The Eurozone has been facing a sharp acceleration in inflation since the spring of 2021. This was first deemed to be “transitory” but the movement turned out to be much stronger in magnitude and duration than expected, in large part because the energy crisis persists. It is increasingly clear that the acceleration in prices is becoming widespread. This spectacular reversal, after a decade of too low inflation, means that the ECB is considering becoming a “normal” central bank again.
The acceleration of European inflation was a real surprise
Europe has been facing a sharp acceleration in inflation since the spring of 2021. This was first deemed to be “transitory” and due to the conjunction of several factors: base effects linked to the covid crisis and temporary cuts in VAT, the reopening of the economy with sharp increases in prices in the energy and services sectors where demand picked up after a sluggish 2020. However, the movement turned out to be much stronger in scale and duration than anticipated. The magnitude and speed of revisions to inflation forecasts for 2022 is thus unprecedented. The war in Ukraine and the intensification of supply chain disruptions with lockdowns in China are currently playing an amplifying role in an already clearly established trend.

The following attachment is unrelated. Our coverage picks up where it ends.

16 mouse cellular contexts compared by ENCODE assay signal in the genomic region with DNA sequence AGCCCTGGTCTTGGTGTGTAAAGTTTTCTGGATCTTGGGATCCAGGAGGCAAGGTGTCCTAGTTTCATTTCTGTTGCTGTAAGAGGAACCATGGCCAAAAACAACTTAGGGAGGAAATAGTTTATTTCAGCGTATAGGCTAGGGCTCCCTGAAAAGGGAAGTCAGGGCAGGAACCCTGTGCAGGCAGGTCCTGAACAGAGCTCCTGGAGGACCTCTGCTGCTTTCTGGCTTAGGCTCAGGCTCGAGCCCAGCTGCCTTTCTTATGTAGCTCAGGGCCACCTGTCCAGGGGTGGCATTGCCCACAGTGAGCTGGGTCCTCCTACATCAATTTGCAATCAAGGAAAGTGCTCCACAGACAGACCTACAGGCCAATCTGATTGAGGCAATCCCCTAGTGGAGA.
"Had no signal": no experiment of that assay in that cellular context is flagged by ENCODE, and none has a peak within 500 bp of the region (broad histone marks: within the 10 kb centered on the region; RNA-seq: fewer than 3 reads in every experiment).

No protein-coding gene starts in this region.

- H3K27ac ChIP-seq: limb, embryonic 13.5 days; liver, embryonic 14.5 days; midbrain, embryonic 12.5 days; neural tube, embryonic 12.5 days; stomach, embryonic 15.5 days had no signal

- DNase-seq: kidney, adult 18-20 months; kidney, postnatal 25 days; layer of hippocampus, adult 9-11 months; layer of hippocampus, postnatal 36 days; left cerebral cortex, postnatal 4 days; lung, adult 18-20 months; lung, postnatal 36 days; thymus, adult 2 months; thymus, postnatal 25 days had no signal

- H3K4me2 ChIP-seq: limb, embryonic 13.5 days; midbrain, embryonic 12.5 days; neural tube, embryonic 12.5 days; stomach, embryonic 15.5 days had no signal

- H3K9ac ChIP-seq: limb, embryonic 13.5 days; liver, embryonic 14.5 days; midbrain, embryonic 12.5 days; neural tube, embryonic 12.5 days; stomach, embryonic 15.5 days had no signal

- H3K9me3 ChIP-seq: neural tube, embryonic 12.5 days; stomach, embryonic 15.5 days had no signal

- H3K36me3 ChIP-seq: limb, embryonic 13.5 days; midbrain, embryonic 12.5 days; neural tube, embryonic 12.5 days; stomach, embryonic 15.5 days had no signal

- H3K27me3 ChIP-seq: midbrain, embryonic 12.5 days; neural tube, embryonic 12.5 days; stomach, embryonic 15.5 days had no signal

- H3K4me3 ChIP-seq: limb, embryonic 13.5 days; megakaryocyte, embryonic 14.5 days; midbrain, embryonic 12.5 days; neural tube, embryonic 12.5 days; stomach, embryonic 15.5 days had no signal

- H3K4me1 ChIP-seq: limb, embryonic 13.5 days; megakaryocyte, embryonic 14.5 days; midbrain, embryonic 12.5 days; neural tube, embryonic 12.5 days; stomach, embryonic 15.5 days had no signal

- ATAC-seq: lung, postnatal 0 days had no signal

In the end, headline inflation reached 7.4% in April 2022 and inflation excluding food and energy 3.5%. Inflation is even above 10% in 5 euro zone countries. The ECB’s inflation forecasts have been revised very sharply upwards. This contrasts with the 2010 decade (average inflation of 1.35%), when excessively low inflation pushed the ECB to adopt ultra-accommodative measures.